The prime minister's personal statement to the House, much anticipated in some circles, turned out to be a damp squib.
John Key has reiterated earlier comments about when he knew of the GCSB's involvement in the Kim Dotcom matter.
The prime minister has earlier said he was not aware of the GCSB's involvement until September 17, despite revelations he attended a briefing at GCSB headquarters on February 29, during which Kim Dotcom was mentioned.
Before question time in parliament this afternoon, he told the House the February 29 briefing was not about Mr Dotcom specifically.
"I was advised that the talking points of the presentation included a short reference to the Dotcom arrest as an example of co-operation between the bureau and the police.
"The cover slide was a montage of 11 small images, one of which was Dotcom. Neither the presentation nor the talking points was provided to me in hard copy.
"Neither the director of the GCSB or me can recall the reference to the Dotcom matter during the visit, but I accept it may well have been made.
"I wish to make it clear that I was not briefed by the GCSB on its role in the Dotcom matter, nor any issues of potentially illegality until Monday September 17.
"My answers to questions were based on recollection at the time, and there was no intention to mislead the House."
A rowdy question time was mainly noteable for the ejection of Winston Peters from the house and Labour's Trevor Mallard and David Parker leave the chamber as they boisterously demanded to make points of order before the prime minister spoke.
After making his statement, Mr Key continued to come under fire during question time from Labour party leader David Shearer, deputy leader Grant Robertson.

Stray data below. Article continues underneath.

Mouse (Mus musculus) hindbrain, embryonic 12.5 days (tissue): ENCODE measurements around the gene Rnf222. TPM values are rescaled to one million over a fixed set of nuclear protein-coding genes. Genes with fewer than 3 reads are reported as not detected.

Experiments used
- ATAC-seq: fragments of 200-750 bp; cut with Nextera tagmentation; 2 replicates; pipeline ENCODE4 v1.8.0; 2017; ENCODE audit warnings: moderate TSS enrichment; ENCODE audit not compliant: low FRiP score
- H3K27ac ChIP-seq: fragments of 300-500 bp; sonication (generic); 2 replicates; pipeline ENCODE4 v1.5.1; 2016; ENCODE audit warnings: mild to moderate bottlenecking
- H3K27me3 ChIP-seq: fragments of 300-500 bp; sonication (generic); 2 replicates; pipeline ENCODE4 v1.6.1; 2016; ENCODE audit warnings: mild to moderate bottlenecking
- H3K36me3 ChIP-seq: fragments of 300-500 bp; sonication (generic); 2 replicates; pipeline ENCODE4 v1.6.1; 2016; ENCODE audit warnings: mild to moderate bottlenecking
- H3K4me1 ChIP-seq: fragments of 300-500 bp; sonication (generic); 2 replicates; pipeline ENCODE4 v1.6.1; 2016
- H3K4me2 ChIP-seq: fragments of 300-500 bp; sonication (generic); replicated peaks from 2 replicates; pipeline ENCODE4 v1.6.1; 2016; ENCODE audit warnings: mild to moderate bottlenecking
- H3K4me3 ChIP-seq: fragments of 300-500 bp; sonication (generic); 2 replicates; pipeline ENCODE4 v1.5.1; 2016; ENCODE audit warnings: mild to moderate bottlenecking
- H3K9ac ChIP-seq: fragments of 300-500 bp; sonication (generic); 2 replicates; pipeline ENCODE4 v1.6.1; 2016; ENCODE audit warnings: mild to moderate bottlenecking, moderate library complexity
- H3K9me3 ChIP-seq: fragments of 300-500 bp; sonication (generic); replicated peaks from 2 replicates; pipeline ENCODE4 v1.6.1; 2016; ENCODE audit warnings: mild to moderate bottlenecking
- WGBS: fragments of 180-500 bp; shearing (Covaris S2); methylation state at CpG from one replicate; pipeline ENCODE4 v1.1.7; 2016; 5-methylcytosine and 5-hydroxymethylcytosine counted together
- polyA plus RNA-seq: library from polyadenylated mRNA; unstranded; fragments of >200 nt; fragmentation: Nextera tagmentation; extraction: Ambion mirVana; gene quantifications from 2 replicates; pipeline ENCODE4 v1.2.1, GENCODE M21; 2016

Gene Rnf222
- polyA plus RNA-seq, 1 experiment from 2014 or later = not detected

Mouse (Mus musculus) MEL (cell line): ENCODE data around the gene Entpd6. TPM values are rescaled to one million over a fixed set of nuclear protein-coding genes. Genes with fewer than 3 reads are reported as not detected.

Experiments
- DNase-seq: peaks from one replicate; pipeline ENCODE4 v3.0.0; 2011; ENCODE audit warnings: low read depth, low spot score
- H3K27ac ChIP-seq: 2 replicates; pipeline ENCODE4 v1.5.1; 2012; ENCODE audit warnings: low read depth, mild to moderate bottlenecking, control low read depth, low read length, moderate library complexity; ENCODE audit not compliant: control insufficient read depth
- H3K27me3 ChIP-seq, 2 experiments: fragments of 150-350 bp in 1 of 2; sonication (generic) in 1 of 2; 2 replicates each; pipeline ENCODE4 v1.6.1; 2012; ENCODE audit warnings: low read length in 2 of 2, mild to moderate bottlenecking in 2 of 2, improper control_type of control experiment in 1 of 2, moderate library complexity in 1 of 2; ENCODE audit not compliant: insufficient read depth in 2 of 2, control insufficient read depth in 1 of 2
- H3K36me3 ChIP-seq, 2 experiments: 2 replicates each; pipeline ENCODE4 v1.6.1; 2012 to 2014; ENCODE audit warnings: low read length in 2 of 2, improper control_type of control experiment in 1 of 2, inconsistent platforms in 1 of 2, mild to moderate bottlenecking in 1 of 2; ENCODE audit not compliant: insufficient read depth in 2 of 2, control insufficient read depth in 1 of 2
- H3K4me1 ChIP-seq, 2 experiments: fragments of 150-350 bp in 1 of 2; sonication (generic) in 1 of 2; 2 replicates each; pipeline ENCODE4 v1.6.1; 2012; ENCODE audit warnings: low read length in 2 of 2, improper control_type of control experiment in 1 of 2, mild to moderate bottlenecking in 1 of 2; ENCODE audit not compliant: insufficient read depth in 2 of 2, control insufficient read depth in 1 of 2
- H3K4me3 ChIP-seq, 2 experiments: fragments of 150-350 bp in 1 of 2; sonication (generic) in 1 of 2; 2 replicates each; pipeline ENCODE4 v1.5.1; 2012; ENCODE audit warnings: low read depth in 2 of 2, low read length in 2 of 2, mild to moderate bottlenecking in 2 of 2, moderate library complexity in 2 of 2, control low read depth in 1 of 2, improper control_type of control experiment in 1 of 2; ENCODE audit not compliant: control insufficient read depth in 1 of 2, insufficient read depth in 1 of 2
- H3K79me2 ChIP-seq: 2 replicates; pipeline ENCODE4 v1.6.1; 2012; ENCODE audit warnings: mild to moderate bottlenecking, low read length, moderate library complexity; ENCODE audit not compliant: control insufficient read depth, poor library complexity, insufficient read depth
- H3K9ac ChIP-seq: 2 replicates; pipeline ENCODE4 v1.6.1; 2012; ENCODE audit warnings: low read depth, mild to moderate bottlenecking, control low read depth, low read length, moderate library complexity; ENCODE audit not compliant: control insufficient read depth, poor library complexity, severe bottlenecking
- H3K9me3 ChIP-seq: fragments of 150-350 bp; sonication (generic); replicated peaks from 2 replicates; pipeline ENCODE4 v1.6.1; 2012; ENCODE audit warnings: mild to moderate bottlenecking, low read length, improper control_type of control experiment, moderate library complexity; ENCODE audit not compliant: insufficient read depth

While Mr Shearer continued to emphasise Mr Key's alleged inconsistencies in his earlier statements about the GCSB, Mr Key took a shot at Mr Shearer's allegations last week.
Mr Shearer had said a video tape had been made of Mr Key making reference to Kim Dotcom while speaking at GCSB headquarters on February 29.
He later said such a tape had been wiped, and therefore no longer existed.
Today, Mr Key told the house: "I've been advised by the director that there was no video, that there was never a video, and nothing has been deleted from the GCSB's system.
"So quite frankly, Mr Shearer should put up or shut up. In fact, he should apologise for his unsubstantiated claim."
However, Mr Key confirmed, under questioning by Mr Robertson, that a camera "capable of audio visual recordings" was present when he spoke at the GCSB on February 29, but it was not being used.
He says internal investigations by the GCSB showed the tape was used on February 21, and then not used again until April.
"The GCSB then went to every camera operator that they have, including some that are currently posted overseas, and confirmed that they did not take any video of me."